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Having pregnancy cramping at 19 weeks? We can help you deal with it

With pregnancy comes exhaustion, cravings for random food, mood swings, and a bulky belly. Sometimes, you may even experience pregnancy pain. One thing you may not be expecting, however, are cramps. You probably thought those would be over at least until you had the baby.

But cramping around 19 weeks pregnant is completely common, though it can get quite uncomfortable. If you weren’t expecting to have this pregnancy symptom, here are some explanations as to why you’re cramping, and what you can do to relieve some of the pain and discomfort.

A pregnant woman lying on the couch holding her stomach.

Why are you cramping?

As your baby develops, your body goes through a number of gradual changes, causing you to feel pain, start to swell, and get hit with cramps as your peanut gets bigger. The main cause of cramping around the 19-week mark is the stretching of muscles and ligaments in the uterus. Your uterus begins to expand more and more around this time.

While that feeling of tugging on both sides of your lower abdomen can be uncomfortable, it also means that your child is developing and growing. The main ligament of the uterus is the round ligament, and it is typically the cause of any painful cramping. As this round ligament stretches, it can create either an aching pain or a sharp, tight pain on your sides. The pain can happen every once in a while, but not consistently. If it is constant and consistent, you should consult with your doctor.

There can be other common causes of your cramping such as:

  • Being bloated
  • Excess gas
  • Constipation
  • Extra blood flow to the uterus
  • Braxton Hicks contractions, which happen around 20 weeks and are very short, contraction-like pains.
A pregnant woman having pains and holding her back.

What are some ways to reduce or get rid of cramping?

Depending on the cause of your cramps, there can be a number of ways to reduce the discomfort or get rid of it for the time being. Whether you have severe gas pain, post-sex cramping, or a stretching ligament in your uterus, you can be on your way to a more enjoyable and more comfortable pregnancy with these tips.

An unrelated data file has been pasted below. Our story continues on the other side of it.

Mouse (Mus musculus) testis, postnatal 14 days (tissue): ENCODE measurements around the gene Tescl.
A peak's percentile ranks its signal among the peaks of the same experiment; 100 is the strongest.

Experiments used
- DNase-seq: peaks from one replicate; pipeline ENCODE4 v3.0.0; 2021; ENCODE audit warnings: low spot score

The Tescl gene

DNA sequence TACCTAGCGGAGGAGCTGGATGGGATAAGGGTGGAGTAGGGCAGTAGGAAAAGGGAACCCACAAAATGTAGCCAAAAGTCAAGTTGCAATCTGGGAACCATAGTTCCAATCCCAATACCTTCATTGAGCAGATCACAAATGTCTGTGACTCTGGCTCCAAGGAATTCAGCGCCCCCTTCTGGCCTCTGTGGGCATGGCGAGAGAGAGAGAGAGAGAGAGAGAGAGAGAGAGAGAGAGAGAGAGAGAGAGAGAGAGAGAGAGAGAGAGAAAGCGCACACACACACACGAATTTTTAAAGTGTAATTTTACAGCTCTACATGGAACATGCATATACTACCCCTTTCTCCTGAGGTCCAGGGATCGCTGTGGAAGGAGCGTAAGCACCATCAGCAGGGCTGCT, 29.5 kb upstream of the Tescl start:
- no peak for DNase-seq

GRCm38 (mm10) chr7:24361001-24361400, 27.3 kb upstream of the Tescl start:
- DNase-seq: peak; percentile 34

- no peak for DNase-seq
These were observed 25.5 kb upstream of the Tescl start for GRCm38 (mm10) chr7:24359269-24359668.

Some recommended ways to reduce or remove cramping include:

  • Gas medicine can quickly and easily reduce cramping caused from being bloated or constipated. Ensure you get any medications approved by your doctor before taking.
  • Changing up the position that you’re sitting or lying in can be an effective way to ease cramping. It will take the pressure off of the painful area and hopefully relieve it.
  • A warm bath can relieve cramping and help you relax while you’re at it.
  • Drinking more water may help get rid of those annoying pains since dehydration is often the cause of them. Ensure you are drinking enough water each day.
  • Don’t move too suddenly or abruptly. This can cause cramping as the ligaments in your uterus stretch. By changing positions slowly, you’ll give the ligaments more time to catch up, which will reduce the chances of hurting yourself.
  • Put a warm rag or hot water bottle on the places that hurt. Just like when you have period cramps or leg cramps, a warm compress will be a welcome help.
A pregnant woman sitting on the couch hlding her back and her head.

When are cramps concerning?

While most pregnancy cramps should not be a cause for concern, it is important to see your doctor whenever you feel a mix of certain symptoms. If you experience these symptoms on top of cramping, something more serious may be happening, so see your doctor right away.

Some of these serious symptoms include:

  • Intense pain in the lower abdominal region that lasts for an extended period of time
  • Spotting that comes with painful cramping
  • Fever or chills
  • Sudden severe headache, swelling, and vision changes
  • Painful urination and cramping
  • Intense cramping that does not go away
  • Heavy bleeding accompanied by intense cramps
  • Dizziness

These symptoms belong to a variety of conditions and issues that may arise during pregnancy. They are oftentimes accompanied by cramping, so it is important not to dismiss a cramp when coupled with other symptoms. Although most cramps are not harmful or life-threatening, it is important to be aware of your body at all times.

Some causes of cramping that require immediate medical attention include:

  • Urinary tract infection (UTI)
  • Miscarriage
  • Placental abruption
  • Preeclampsia
  • Ectopic pregnancy

If you experience any sudden or unusual changes during pregnancy, your best bet is to see your doctor just to be safe. They’ll get you set up with the answers and solutions to address any issues or relieve any pain. Always trust your gut and get checked out if you feel like you should.

But regular cramps during pregnancy are just another uncomfortable change that an expectant mother will endure. They are also an important and healthy part of your baby’s development. These half-way-there cramps are one more thing a pregnant mother gets to experience before they meet their precious peanut. Have a warm compress handy, get those feet up in a comfortable position, and tell yourself the cramps will be worth it once you are holding that little bundle of gorgeousness.

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